Are you facing a fundraising shortfall? Struggling to meet core costs? If so, the news that the UK economy shrank at the end of last year is probably no great surprise to you. We all know it’s a harsh funding environment – so, with government cutbacks and supporters feeling the pinch, how do you get the money in?
The obvious solution is to work harder at fundraising. More than ever, we’re spending inordinate amounts of time on complex funding applications for little if any return. We have our sparky street fundraisers bravely enlisting direct debit donations while business development managers and fundraising experts all dutifully toil away, pushing to hit those targets.
There are some brilliant fundraisers out there and I take my hat off to them for their perseverance. But is this continued push on fundraising really a tenable long-term solution? Is there not a danger that we’re pinning all our hopes on the fundraising team and, in doing so, brushing some uncomfortable realities under the carpet ?
The problem with getting fixated on the funding is that we lose sight of the bigger picture: the real work of the charity, whether supporting vulnerable people or campaigning for change. Instead, fundraising and income take centre stage in meetings, discussions and workplans. In a recession this is understandable, but funding is only a means to an end – it is not an end in itself. And if an organisation’s expenditure is higher than its income, that is not necessarily a problem with the fundraising.
In this tough economic climate, charities need to keep their eyes on the strategy and review what the charity really needs to do and how it is operating. This can be painful, of course: it can lead to big changes, and nobody likes restructuring, moving offices, changing jobs, mergers or even closing down. Faced with such difficult decisions, of course, we return our focus to fundraising: a few late nights looking for organisations that might provide funding must be preferable to dealing with all that upheaval. Apart from that, we don’t want to appear weak in front of our colleagues, as if by acknowledging that we probably won’t hit the fundraising target, we’re admitting failure.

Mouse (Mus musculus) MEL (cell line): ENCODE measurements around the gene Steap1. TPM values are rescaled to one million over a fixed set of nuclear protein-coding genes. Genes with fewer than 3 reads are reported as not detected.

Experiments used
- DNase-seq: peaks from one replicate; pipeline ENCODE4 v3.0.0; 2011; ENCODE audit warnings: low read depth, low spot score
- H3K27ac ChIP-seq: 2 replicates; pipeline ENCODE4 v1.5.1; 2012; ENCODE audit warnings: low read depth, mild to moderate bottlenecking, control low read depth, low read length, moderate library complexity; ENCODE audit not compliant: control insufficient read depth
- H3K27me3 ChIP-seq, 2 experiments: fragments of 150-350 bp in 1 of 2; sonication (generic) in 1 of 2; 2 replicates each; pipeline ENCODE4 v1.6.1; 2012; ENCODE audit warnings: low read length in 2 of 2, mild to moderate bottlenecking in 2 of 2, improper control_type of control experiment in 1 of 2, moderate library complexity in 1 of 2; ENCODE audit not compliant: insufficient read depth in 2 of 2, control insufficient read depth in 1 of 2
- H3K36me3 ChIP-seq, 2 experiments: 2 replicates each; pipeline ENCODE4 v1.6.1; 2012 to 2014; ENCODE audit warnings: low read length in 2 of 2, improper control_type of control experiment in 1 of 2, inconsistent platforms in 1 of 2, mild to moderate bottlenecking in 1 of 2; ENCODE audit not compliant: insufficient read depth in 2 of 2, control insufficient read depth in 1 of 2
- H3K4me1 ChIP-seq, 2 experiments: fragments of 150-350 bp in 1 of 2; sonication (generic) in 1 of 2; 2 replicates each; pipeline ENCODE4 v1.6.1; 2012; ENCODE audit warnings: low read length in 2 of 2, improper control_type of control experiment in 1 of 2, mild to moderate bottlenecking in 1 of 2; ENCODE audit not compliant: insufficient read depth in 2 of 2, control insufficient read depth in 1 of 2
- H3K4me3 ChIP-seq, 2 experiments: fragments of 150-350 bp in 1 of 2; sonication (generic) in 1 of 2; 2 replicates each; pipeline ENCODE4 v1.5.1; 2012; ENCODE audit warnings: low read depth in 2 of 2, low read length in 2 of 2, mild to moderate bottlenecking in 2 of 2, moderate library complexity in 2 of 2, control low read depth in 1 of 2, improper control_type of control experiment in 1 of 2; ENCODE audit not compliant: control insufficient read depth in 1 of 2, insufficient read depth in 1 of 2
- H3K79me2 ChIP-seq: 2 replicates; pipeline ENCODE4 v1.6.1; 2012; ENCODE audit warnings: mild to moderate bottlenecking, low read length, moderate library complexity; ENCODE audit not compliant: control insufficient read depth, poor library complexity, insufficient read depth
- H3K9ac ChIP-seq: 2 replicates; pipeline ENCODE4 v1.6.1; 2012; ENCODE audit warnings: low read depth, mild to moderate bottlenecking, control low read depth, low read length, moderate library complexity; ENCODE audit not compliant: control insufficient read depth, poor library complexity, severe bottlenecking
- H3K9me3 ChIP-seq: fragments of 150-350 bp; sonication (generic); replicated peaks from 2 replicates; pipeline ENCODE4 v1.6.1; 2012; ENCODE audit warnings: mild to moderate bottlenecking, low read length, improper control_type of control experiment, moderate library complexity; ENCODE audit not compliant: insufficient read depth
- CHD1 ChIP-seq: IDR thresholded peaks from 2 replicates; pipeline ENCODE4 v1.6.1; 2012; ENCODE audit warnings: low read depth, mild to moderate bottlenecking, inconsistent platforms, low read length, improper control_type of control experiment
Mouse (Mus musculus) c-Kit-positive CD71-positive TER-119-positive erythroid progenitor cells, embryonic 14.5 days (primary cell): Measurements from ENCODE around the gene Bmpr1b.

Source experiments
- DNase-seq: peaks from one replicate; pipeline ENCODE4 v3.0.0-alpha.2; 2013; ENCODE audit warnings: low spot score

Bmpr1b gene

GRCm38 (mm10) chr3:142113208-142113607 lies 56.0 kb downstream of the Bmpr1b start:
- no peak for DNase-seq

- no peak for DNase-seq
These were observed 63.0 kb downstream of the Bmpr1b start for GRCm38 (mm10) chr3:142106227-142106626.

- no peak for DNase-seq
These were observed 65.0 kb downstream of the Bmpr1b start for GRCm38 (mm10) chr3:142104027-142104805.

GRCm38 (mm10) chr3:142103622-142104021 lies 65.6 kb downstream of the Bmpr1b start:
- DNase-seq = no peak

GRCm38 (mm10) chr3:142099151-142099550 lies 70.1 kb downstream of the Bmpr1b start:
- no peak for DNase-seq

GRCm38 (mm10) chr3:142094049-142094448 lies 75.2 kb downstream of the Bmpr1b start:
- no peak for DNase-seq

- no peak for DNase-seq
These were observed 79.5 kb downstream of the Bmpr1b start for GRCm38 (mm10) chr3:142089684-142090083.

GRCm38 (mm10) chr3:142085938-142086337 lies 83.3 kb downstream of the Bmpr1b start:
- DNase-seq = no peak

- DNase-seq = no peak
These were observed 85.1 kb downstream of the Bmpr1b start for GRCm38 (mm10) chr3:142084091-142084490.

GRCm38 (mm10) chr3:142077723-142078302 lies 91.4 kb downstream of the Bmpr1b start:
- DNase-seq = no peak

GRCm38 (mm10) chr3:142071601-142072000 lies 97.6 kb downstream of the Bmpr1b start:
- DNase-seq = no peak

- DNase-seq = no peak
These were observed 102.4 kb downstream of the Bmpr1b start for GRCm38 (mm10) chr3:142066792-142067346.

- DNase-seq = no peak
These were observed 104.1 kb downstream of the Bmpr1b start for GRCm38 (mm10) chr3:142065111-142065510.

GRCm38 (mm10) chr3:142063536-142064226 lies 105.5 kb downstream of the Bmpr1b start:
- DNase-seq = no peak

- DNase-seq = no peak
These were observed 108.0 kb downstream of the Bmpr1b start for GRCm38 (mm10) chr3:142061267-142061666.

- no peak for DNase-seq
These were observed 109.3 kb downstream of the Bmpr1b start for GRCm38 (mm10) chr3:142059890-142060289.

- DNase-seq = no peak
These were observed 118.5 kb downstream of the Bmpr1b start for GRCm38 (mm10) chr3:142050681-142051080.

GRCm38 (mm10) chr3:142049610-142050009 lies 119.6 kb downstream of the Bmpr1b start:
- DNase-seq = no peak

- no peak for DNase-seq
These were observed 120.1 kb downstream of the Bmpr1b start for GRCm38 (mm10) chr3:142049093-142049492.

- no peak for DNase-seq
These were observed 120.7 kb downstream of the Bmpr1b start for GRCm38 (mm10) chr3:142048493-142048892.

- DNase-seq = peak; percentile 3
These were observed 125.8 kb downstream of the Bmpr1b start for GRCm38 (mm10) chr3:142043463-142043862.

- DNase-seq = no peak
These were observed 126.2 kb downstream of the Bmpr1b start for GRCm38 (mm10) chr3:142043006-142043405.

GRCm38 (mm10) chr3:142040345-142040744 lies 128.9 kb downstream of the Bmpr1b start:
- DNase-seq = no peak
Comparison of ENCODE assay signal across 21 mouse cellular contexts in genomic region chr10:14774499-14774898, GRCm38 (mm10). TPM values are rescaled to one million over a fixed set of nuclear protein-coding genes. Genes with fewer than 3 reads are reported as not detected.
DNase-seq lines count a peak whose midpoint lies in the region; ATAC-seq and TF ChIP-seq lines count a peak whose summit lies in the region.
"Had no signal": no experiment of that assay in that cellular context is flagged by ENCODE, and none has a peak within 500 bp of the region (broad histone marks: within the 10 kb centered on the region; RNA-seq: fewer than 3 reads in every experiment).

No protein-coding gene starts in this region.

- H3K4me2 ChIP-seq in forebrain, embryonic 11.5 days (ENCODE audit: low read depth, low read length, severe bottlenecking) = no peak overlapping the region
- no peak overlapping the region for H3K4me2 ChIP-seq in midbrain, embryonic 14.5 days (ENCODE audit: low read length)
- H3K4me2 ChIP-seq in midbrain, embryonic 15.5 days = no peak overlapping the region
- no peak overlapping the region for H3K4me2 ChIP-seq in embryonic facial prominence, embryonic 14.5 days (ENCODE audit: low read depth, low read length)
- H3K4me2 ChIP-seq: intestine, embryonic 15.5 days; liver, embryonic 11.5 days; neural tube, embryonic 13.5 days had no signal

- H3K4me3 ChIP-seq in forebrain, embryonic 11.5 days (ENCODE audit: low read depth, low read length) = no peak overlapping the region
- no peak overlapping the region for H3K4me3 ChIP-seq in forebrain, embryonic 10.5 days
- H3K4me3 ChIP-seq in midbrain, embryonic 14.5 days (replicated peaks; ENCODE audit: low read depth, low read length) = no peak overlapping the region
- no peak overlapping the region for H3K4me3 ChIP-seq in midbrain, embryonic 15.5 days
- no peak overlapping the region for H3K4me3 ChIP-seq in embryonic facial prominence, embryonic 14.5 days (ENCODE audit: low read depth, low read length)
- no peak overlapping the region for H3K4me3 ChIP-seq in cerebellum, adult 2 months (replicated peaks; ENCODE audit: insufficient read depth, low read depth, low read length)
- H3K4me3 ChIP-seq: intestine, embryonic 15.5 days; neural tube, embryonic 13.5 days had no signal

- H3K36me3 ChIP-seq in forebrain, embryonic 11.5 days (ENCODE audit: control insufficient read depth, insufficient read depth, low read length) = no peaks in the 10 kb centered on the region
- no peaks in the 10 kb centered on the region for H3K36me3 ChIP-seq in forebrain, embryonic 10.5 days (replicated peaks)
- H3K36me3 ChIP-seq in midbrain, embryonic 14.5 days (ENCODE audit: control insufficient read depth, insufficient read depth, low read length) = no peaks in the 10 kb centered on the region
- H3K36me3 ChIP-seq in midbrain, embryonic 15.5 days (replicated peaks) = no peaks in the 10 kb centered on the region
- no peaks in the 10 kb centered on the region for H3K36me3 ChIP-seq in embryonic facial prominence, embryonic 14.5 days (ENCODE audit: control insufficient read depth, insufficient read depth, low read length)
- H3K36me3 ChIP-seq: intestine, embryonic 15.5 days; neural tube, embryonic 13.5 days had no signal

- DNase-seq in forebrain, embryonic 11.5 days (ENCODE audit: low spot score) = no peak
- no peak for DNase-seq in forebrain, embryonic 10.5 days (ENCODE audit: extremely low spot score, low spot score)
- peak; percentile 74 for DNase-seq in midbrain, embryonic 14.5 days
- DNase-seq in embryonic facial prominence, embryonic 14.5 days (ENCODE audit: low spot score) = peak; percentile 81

But the sooner we look objectively and critically at our situation, have those necessary frank conversations, explore the alternative options and manage the resistance, the sooner we can address the issues and get on a firmer footing.
If you think your organisation might be getting overly fixated on the funding and hoping against all the evidence that a new business development manager will turn around your fortunes, it might be time for a reality check. Here are a few ideas to get you started:
1. Step back now
The sooner you make some space and look objectively at the situation, the easier it will be to deal with. The worst thing you can do is ignore the writing on the wall. Those organisations that tend to weather the storms are those that have a strong thread of realism running through their discussions and decisions. If you are facing a tough funding situation, think about the worst-case scenarios now. Think creatively about options early on. Decide at what point you will start to actively pursue those options.
2. Identify your ‘holy cows’
Every organisation has them – those individuals, services, routines, teams and buildings that are widely acknowledged as critical to the operation. They may well have been critical at some point in the organisation’s history, but are they really indispensable today? If you really believe they are vital, why? What is it that they do or provide that is so essential? Don’t be afraid to challenge the holy cows. Too many organisations go under protecting something they believed to be indispensable.
3. Check your decision-making
In the rush of work it can be easier to agree with a strong-minded individual than to have a necessary discussion. Beware of being influenced into poor decisions so as to avoid difficult conversations.
4. Go back to basics
Revisit your vision, mission and strategy. Remember why the charity was set up in the first place. If you were starting this organisation today, what would you have and not have? What would you do and not do?
Put your beneficiary, campaign or cause at the forefront of your thinking and work out how you could make a difference with the resources you have.
Stella Smith is a strategy consultant working with not-for-profit organisations in the areas of governance, strategy and change management